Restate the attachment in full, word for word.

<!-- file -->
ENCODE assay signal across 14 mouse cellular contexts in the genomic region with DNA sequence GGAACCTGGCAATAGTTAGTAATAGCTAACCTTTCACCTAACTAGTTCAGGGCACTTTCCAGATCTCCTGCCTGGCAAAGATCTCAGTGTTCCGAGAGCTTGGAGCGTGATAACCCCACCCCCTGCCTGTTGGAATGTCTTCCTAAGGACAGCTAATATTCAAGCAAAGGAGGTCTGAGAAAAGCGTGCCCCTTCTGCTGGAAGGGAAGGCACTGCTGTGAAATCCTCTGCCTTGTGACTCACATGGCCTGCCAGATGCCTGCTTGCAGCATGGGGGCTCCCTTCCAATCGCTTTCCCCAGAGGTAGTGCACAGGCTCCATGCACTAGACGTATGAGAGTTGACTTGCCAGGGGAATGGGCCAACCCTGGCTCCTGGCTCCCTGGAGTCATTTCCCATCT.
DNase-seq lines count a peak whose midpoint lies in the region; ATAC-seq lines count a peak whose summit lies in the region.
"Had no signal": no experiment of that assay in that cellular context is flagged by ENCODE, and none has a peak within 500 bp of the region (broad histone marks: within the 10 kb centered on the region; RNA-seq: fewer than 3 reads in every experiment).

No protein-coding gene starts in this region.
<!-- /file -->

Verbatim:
ENCODE assay signal across 14 mouse cellular contexts in the genomic region with DNA sequence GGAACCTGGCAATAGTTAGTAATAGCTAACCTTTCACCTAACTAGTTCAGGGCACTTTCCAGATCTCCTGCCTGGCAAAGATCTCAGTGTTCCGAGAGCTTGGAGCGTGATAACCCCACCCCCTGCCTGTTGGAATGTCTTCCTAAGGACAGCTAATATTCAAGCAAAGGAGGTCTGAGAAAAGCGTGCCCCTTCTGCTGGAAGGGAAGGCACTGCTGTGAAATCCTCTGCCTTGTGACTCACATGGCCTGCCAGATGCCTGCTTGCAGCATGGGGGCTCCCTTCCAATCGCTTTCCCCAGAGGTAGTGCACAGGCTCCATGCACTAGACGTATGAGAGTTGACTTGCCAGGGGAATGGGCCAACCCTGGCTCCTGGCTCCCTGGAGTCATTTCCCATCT.
DNase-seq lines count a peak whose midpoint lies in the region; ATAC-seq lines count a peak whose summit lies in the region.
"Had no signal": no experiment of that assay in that cellular context is flagged by ENCODE, and none has a peak within 500 bp of the region (broad histone marks: within the 10 kb centered on the region; RNA-seq: fewer than 3 reads in every experiment).

No protein-coding gene starts in this region.